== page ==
Hard-liner Cardinal Joseph Ratzinger was elected the leader of the world's one billion Roman Catholics after the conclave of 115 Cardinals ended Tuesday evening. Minutes after 6.p.m local time, white smoke wafted from the Sistine Chapel into the gray skies above the Vatican, signaling the election of the Roman Catholic Church's 265th pope, and drawing thousands of people out of offices and onto the streets of Rome. A cacophony of bells and flag-waving crowds rapidly filled St. Peter's Square to hear the official announcement of the church's new leader. Many chanted, "Viva il Papa!" or "Long live the pope!"
A heavy police presence was also on hand, as rain began to fall on the crowd. The people erupted in cheers when German Cardinal Joseph Ratzinger, 78, was named the new pope, taking as his name Benedict XVI. "The cardinals elected me, the simple and humble worker in the vineyard of the lord," Ratzinger told the crowd. "I trust in your prayers." After extended cheers, the new pope offered a blessing in Latin. The crowd erupted once again as Vatican musicians played.
In the past week, Ratzinger, had been widely characterized as the front-runner for the job. A close ally of Pope John Paul II, Ratziner was the prefect of the Congregation for the Doctrine of the Faith, and the dean of the College of Cardinals.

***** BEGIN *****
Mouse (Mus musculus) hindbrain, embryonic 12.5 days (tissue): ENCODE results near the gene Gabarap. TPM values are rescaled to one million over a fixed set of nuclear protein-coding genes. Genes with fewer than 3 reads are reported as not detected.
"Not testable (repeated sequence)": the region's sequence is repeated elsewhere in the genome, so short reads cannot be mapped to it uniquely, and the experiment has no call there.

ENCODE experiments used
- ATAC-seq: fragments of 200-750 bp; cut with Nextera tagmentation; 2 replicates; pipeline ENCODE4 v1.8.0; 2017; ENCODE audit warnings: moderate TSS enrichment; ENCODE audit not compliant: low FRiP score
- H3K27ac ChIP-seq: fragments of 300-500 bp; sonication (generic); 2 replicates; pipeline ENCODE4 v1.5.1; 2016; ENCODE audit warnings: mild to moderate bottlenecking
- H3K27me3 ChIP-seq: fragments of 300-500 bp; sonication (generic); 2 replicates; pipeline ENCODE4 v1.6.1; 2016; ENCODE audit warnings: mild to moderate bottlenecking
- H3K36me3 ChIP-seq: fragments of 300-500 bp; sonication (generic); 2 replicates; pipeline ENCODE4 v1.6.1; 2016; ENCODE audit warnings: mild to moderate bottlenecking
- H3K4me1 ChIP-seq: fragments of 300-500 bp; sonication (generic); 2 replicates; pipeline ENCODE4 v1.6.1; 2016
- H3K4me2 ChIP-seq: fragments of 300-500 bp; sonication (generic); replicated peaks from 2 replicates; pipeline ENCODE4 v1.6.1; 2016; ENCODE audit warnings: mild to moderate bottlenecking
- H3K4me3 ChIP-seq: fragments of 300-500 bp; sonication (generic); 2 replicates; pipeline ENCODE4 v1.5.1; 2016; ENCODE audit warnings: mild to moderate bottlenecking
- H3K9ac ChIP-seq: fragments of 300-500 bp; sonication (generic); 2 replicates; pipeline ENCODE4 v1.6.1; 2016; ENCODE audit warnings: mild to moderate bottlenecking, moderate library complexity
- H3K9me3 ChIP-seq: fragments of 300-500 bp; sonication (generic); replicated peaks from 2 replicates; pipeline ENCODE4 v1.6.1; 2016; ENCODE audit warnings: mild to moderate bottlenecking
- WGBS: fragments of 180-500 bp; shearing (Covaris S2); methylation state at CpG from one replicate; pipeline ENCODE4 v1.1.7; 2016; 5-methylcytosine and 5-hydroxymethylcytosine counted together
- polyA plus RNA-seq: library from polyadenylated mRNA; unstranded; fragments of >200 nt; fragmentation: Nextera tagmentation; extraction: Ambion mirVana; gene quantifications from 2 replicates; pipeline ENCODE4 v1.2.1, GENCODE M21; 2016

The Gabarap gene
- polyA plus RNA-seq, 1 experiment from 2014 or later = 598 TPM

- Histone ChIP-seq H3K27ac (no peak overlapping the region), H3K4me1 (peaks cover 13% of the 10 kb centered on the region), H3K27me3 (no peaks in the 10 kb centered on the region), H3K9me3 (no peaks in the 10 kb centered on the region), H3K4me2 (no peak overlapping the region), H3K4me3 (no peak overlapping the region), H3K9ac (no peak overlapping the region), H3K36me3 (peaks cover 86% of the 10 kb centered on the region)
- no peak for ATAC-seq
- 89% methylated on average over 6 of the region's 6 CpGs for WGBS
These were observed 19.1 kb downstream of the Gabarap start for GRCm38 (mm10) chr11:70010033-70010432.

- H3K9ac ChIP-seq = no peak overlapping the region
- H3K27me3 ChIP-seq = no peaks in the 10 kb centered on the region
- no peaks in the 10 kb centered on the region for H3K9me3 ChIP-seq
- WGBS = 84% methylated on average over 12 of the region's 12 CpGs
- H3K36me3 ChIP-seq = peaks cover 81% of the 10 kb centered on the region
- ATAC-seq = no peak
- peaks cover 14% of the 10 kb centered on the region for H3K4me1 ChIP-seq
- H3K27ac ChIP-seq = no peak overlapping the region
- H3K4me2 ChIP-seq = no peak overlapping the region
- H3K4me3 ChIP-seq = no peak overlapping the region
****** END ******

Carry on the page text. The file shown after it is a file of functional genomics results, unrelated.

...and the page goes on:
Ratzinger's selection will be disappointing to those who had hoped for a liberal successor to John Paul II. On Monday, Ratzinger used his homily at the Mass dedicated to electing the next pope to warn the faithful about tendencies that he considered dangers to the faith: sects, ideologies like Marxism, liberalism, atheism, agnosticism and relativism--the ideology that there are no absolute truths.
"Having a clear faith, based on the creed of the church, is often labeled today as a fundamentalism," he said, speaking in Italian. "We are moving towards a dictatorship of relativism, which does not recognize anything as definitive and has as its highest value one's own ego and one's own desires."
Ratzinger was born in Germany on April 16, 1927, which was Holy Saturday that year, and baptized at the Easter Vigil services. His seminary training was interrupted by World War II, when he was inducted into the German army, deserted, and was briefly interned in an American POW camp.
Ordained to the priesthood in 1951, he earned a doctorate in theology at the University of Munich, and became a theology professor first at the University of Bonn, then the University of Tubingen (where he was a colleague of Hans Kung), and finally at the University of Regensburg in Bavaria. By the mid-1960s he had established himself as one of the world's leading Catholic theologians. He attended all the sessions of the Second Vatican Council, as a peritus, or theological adviser, working for Cologne's Cardinal Josef Frings.
In 1977 he was named Archbishop of Munich, and elevated to the College of Cardinals later that year by Pope Paul VI. In 1981 he was called to Rome by Pope John Paul II, who asked him to serve as prefect of the Congregation for the Doctrine of the Faith--the top theological post at the Holy See.